If you have planted seeds indoors and see them sprouting, you have accomplished stage one of development! You may wonder which steps to take next. Correct light, moisture and nutrition are necessary for proper development of the seedlings. Some instructions are included on the seed packet.
Provide the light suggested for your particular seeds. Young seedlings may require sun for part of the day and many require increased sunlight as they grow. Take the tomato, for example. Following its first stage of development; the roots; sunlight should be increased. After four or more leaves have developed stage two is complete, and again a little more sunlight is needed.
If your plants are leaning or stretching to get sunlight, this indicates light should be increased. Stages three and four of the tomato’s development will require progressively more light. The plant should stand straight. If it is receiving proper sunlight and leaning, it may be time for the tomato stake or tie up. Different plants require different light levels.
Water and Fertilization
Feeding your indoor seedlings is an important part of the growing process. Once seeds have germinated they may benefit from a weak mixture of liquid fertilizer. Often this is applied with every other irrigation after the cotyledon (sprout) peeks through the surface. A nitrogen-based brand of 14-0-14 that you mix yourself is preferable. Keep in mind that any tomato which is nitrogen deprived during any stage of development will not be an optimum producer.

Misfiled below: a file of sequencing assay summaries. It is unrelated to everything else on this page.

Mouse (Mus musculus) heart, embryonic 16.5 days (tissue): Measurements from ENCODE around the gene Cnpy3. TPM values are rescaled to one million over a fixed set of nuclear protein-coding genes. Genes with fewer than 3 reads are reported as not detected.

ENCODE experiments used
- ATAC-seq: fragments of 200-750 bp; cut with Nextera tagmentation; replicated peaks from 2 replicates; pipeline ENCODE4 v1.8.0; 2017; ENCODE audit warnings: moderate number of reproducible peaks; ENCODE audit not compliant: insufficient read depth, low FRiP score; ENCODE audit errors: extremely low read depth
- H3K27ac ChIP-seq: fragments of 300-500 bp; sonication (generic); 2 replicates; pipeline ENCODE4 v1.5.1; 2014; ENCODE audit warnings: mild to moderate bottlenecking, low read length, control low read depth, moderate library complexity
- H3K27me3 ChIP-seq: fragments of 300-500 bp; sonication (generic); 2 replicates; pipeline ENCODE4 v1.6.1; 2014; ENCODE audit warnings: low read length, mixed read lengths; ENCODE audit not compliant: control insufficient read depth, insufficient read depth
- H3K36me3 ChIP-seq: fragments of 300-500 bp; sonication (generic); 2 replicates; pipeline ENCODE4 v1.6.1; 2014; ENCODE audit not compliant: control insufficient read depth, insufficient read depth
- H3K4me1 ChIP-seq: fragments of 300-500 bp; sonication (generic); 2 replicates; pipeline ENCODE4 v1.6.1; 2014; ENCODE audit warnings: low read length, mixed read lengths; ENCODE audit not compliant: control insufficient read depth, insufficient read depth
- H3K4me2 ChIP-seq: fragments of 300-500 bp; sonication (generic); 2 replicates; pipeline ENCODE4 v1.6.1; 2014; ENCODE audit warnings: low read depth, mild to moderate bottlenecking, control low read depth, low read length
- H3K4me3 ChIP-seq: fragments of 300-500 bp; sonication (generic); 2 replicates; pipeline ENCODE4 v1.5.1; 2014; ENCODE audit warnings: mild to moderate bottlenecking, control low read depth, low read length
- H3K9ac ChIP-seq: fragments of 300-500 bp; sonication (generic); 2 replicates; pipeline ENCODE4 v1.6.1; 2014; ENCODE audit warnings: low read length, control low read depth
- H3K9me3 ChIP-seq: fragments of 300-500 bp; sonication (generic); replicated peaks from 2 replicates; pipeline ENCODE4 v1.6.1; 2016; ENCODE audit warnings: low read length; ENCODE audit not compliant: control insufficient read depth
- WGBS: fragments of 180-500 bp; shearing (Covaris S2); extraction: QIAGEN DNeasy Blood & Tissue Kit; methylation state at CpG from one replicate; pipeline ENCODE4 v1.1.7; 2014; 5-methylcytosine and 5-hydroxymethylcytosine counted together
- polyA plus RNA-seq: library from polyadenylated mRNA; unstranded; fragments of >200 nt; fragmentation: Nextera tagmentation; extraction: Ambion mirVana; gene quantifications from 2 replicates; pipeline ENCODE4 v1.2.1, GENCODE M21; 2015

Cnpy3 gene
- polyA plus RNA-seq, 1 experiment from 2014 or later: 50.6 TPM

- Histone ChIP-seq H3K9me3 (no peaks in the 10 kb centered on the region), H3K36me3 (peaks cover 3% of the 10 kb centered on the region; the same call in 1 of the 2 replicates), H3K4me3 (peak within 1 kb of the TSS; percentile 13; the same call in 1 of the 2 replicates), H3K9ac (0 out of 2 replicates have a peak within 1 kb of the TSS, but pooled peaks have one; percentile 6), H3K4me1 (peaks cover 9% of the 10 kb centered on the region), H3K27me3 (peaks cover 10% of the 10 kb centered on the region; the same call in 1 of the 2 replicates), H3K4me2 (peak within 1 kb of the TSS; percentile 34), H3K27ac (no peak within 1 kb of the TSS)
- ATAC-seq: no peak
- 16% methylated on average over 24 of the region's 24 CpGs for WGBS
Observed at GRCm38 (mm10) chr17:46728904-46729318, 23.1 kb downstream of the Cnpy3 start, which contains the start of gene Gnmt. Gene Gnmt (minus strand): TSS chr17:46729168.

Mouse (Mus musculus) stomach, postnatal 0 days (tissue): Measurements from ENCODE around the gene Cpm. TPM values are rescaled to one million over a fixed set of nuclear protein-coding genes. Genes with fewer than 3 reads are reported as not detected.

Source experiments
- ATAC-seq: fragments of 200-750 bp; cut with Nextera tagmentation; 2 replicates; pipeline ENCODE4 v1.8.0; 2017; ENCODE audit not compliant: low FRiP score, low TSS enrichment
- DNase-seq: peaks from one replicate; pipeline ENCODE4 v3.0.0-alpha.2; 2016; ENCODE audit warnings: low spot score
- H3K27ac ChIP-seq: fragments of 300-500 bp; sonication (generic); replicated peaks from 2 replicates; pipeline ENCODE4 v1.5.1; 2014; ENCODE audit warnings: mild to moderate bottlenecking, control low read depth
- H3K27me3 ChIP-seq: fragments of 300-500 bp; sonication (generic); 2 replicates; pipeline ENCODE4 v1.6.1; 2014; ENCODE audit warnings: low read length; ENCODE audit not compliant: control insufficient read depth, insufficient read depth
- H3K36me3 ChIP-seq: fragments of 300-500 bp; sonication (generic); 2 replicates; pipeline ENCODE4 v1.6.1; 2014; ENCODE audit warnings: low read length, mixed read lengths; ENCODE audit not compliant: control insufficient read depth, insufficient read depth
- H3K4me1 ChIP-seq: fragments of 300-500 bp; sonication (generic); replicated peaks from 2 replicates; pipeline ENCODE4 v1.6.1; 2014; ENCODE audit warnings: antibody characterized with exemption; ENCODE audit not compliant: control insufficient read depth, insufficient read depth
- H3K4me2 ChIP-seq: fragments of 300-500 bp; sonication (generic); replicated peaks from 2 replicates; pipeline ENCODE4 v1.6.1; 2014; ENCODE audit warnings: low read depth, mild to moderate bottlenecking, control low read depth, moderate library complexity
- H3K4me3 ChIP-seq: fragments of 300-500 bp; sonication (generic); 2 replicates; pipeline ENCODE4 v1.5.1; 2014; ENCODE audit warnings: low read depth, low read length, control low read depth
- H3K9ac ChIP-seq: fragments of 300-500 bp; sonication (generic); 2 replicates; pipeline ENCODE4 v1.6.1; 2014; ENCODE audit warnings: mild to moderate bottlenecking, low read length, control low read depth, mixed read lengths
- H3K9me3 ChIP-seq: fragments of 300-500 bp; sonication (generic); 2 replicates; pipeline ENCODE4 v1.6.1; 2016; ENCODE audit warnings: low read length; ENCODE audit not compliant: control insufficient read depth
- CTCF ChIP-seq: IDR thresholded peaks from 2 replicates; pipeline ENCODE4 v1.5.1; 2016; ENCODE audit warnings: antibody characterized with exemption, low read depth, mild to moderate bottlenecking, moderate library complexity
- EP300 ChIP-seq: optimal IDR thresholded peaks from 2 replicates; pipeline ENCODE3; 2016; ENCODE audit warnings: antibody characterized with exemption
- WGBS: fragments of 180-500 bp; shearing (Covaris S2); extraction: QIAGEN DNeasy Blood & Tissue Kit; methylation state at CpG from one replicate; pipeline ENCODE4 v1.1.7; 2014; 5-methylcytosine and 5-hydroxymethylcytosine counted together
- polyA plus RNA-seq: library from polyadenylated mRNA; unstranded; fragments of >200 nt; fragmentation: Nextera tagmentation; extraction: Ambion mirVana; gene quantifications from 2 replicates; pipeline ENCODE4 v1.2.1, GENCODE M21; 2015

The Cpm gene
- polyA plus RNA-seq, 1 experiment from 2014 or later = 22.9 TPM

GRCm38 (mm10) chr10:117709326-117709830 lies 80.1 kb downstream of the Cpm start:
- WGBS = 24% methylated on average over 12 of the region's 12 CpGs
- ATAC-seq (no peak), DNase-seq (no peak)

Fertilizer types and amounts may vary from plant to plant. Ask a professional at your local garden center or look the plant up online for specifics.
As with sunlight, the strength of the fertilizer should be increased during each stage with most seedlings. More water will be required at each irrigation, but irrigation will often become less frequent. Let water come to room temperature before using it on tender seedlings (usually 24 hours). Temperature of media and water can make or break your crop strategy.
Once the seedlings appear to be outgrowing their container, it is time to transplant. If your plants will go into outdoor beds, get them gradually used to the outdoors. Start with a few sunny hours and increase outdoor time.
Growing plants from seeds can be a rewarding and money-saving adventure!
http://www.pallensmith.com/articles/readers-choice-plants-you-can-grow-from-seeds accessed 02-19-2010
Ball Redbook, Volume 2